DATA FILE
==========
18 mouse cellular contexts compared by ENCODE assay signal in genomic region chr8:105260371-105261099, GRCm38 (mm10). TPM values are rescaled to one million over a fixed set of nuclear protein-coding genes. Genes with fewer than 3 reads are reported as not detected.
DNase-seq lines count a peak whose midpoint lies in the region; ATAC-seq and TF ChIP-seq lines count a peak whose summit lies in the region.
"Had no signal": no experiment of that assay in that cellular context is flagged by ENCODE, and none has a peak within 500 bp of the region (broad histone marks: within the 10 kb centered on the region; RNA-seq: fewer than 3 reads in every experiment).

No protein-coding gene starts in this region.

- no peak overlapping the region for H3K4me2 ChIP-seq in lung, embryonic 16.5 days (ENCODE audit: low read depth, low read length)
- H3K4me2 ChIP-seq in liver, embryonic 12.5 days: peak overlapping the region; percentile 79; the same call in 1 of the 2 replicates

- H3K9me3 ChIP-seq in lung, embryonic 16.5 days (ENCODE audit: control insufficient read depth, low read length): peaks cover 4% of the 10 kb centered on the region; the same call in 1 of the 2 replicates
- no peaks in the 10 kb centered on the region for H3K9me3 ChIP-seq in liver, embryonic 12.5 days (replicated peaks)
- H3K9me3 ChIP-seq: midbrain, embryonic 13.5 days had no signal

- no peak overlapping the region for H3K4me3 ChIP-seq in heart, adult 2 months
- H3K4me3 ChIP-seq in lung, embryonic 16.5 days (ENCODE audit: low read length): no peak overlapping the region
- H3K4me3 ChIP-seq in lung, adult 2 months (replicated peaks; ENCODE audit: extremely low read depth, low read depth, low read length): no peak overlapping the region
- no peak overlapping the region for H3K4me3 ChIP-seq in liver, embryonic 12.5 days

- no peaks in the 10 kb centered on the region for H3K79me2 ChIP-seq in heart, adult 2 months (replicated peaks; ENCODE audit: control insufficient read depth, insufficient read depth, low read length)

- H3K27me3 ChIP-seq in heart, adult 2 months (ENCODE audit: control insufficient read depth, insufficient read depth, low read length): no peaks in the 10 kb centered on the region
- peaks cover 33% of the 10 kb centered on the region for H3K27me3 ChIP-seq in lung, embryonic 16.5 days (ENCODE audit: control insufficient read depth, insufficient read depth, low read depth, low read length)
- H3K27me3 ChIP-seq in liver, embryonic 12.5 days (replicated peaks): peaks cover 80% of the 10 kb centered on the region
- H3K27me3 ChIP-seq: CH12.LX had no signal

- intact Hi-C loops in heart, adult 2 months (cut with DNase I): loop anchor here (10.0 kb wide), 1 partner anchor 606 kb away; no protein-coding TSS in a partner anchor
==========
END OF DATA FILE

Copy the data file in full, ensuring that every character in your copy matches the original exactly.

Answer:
18 mouse cellular contexts compared by ENCODE assay signal in genomic region chr8:105260371-105261099, GRCm38 (mm10). TPM values are rescaled to one million over a fixed set of nuclear protein-coding genes. Genes with fewer than 3 reads are reported as not detected.
DNase-seq lines count a peak whose midpoint lies in the region; ATAC-seq and TF ChIP-seq lines count a peak whose summit lies in the region.
"Had no signal": no experiment of that assay in that cellular context is flagged by ENCODE, and none has a peak within 500 bp of the region (broad histone marks: within the 10 kb centered on the region; RNA-seq: fewer than 3 reads in every experiment).

No protein-coding gene starts in this region.

- no peak overlapping the region for H3K4me2 ChIP-seq in lung, embryonic 16.5 days (ENCODE audit: low read depth, low read length)
- H3K4me2 ChIP-seq in liver, embryonic 12.5 days: peak overlapping the region; percentile 79; the same call in 1 of the 2 replicates

- H3K9me3 ChIP-seq in lung, embryonic 16.5 days (ENCODE audit: control insufficient read depth, low read length): peaks cover 4% of the 10 kb centered on the region; the same call in 1 of the 2 replicates
- no peaks in the 10 kb centered on the region for H3K9me3 ChIP-seq in liver, embryonic 12.5 days (replicated peaks)
- H3K9me3 ChIP-seq: midbrain, embryonic 13.5 days had no signal

- no peak overlapping the region for H3K4me3 ChIP-seq in heart, adult 2 months
- H3K4me3 ChIP-seq in lung, embryonic 16.5 days (ENCODE audit: low read length): no peak overlapping the region
- H3K4me3 ChIP-seq in lung, adult 2 months (replicated peaks; ENCODE audit: extremely low read depth, low read depth, low read length): no peak overlapping the region
- no peak overlapping the region for H3K4me3 ChIP-seq in liver, embryonic 12.5 days

- no peaks in the 10 kb centered on the region for H3K79me2 ChIP-seq in heart, adult 2 months (replicated peaks; ENCODE audit: control insufficient read depth, insufficient read depth, low read length)

- H3K27me3 ChIP-seq in heart, adult 2 months (ENCODE audit: control insufficient read depth, insufficient read depth, low read length): no peaks in the 10 kb centered on the region
- peaks cover 33% of the 10 kb centered on the region for H3K27me3 ChIP-seq in lung, embryonic 16.5 days (ENCODE audit: control insufficient read depth, insufficient read depth, low read depth, low read length)
- H3K27me3 ChIP-seq in liver, embryonic 12.5 days (replicated peaks): peaks cover 80% of the 10 kb centered on the region
- H3K27me3 ChIP-seq: CH12.LX had no signal

- intact Hi-C loops in heart, adult 2 months (cut with DNase I): loop anchor here (10.0 kb wide), 1 partner anchor 606 kb away; no protein-coding TSS in a partner anchor